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1031 Exchanges: A practice for generalists or specialists?

In most industries, there are generalists and there are specialists and each has its own place. Most of us hire generalists when we need something done that is at an exploratory stage, is considered routine, or is relatively low risk. On the other hand, when we require specialized experience or are dealing with something very important or complex, we seek out a specialist. There are countless examples of this in our daily lives.

When I needed knee surgery to repair an old sports injury I went to an orthoscopic surgeon, not my family doctor and certainly not my dentist. More recently, when the transmission on my car began to fail, I sought out a transmission specialist, not a general repair shop and certainly not a brake shop. I think most of us would do the same.

Given this logic, why do so many people trust their 1031 exchanges to tax generalists, or worse, to companies that specialize in something else altogether? For most people, decisions that involve money are the most important, especially hard earned money that may have taken years or even a lifetime to accumulate. 1031 exchanges require a high degree of specialization and experience. It seems that most things that have to do with the Internal Revenue Code are complicated, and 1031 exchanges are certainly no exception.

Not all 1031 exchanges can be treated the same way. For example, exchanging aircraft is a lot different than exchanging real estate. Forward Exchanges and Reverse Exchanges are handled very differently. 1031 exchanges can be designed as a single transaction, or they can continue in programmatic fashion. The implications of doing an exchange incorrectly or selecting the wrong provider can be devastating. Failed exchanges have cost investors their life savings and crippled companies with unexpected tax bills.  And don’t forget how many innocent exchangers have been victimized by the unscrupulous Qualified Intermediaries.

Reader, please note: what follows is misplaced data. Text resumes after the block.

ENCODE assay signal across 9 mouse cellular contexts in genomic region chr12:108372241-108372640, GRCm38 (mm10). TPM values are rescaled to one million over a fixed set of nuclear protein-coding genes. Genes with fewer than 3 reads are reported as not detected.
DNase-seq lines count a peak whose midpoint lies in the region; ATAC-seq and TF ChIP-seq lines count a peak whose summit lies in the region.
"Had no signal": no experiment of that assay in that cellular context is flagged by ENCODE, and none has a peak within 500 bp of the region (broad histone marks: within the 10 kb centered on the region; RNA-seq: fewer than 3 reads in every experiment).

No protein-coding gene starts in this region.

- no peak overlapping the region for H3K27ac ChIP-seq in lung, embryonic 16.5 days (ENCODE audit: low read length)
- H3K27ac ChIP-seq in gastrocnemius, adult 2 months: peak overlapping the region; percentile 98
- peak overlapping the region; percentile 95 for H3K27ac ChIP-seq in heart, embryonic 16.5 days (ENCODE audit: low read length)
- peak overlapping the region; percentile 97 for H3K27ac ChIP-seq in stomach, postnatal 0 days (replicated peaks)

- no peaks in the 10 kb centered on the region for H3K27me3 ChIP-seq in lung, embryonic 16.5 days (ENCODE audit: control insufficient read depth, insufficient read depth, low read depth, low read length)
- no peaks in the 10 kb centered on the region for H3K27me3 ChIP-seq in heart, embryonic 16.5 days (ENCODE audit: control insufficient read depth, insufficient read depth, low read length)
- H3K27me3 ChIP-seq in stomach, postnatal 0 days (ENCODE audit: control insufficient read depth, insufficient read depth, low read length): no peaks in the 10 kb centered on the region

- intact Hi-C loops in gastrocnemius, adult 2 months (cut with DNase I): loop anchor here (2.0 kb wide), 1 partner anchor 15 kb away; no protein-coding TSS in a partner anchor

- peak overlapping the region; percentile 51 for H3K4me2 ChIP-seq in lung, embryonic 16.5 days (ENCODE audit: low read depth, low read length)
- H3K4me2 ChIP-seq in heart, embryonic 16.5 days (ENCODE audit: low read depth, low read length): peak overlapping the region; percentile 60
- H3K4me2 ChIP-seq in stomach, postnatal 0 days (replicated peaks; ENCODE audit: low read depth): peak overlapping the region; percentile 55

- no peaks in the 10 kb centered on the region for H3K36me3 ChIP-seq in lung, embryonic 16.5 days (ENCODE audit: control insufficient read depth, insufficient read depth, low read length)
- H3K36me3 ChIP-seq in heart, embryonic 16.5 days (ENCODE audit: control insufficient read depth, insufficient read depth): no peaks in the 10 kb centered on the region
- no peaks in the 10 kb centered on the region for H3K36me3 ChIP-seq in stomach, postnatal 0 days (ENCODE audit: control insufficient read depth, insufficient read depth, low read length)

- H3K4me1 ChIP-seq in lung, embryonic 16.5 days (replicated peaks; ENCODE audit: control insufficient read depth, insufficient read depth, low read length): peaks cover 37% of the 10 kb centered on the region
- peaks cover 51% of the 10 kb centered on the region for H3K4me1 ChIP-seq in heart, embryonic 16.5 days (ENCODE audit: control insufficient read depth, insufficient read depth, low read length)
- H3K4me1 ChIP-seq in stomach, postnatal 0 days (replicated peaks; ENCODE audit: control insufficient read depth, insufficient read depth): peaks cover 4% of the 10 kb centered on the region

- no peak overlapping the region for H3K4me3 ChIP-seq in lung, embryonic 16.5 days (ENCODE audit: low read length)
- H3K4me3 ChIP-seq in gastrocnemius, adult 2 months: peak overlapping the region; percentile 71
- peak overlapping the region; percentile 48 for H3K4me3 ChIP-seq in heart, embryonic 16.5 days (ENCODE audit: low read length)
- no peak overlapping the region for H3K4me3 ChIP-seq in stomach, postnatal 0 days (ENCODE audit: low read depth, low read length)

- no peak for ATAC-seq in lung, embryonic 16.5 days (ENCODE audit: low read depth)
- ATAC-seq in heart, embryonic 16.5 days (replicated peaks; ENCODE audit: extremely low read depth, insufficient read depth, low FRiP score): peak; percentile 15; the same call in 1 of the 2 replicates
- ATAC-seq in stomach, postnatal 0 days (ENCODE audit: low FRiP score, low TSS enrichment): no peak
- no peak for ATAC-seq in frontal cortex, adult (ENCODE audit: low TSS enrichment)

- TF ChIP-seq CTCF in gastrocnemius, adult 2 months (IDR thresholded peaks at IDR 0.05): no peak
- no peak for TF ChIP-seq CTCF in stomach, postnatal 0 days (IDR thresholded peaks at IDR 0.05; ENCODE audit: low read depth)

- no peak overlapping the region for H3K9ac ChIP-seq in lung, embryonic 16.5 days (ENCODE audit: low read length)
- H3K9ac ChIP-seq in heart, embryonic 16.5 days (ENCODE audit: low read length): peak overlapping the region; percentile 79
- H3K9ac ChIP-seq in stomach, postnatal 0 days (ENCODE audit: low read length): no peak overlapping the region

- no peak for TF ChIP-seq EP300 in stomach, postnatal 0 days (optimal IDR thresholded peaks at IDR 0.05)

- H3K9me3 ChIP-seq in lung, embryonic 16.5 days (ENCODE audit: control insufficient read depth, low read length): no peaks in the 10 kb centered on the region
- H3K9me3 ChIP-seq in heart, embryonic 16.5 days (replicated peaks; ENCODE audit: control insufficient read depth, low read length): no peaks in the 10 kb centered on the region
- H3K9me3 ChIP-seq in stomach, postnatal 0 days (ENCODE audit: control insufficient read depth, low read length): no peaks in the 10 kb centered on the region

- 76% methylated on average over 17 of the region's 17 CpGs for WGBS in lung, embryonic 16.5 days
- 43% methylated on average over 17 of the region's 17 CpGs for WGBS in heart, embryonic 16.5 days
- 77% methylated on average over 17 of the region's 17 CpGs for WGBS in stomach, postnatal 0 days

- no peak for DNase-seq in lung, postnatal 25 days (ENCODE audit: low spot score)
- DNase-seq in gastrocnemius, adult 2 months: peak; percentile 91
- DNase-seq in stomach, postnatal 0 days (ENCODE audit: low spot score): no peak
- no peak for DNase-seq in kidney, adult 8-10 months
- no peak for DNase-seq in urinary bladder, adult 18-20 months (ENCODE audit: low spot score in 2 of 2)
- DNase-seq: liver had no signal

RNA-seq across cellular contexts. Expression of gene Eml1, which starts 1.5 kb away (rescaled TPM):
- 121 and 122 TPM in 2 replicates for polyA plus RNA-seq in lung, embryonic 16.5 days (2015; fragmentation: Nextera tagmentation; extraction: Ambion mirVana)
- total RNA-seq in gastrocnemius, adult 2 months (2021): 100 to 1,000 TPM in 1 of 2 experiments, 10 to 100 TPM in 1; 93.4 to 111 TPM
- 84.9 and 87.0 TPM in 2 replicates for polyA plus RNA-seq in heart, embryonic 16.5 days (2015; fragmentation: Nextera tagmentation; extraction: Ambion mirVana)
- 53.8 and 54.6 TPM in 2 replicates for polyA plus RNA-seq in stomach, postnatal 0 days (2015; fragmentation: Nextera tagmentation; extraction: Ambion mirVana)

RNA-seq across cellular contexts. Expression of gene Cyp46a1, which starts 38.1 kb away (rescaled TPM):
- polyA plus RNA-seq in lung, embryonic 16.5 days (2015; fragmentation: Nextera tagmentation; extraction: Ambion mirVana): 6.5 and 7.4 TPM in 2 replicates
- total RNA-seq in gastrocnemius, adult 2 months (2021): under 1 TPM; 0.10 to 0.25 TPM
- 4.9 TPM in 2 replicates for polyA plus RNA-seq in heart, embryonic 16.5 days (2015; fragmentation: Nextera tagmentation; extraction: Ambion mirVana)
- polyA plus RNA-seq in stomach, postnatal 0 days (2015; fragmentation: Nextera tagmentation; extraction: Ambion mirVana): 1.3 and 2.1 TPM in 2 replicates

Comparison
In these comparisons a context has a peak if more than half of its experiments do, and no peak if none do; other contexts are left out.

Yet despite all of these risks, I still see exchangers selecting Qualified Intermediaries with other focuses like banks, title companies, or real estate attorneys to facilitate their exchanges. For these potential providers, 1031 exchanges are an added accommodation. The bank is really looking for deposits; the title company wants to sell title insurance; and so on. As a result, none of them invest the time and resources to the exchange practice that an independent Qualified Intermediary does. Why risk something so important by betting on a firm for whom 1031 is not the primary focus? Hire a 1031 exchange specialist – an independent Qualified Intermediary like NES Financial – for your next exchange.

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If you like this post, get more information on NES Financial’s 1031 Exchange Solutions by downloading our 1031 Exchange Kit.

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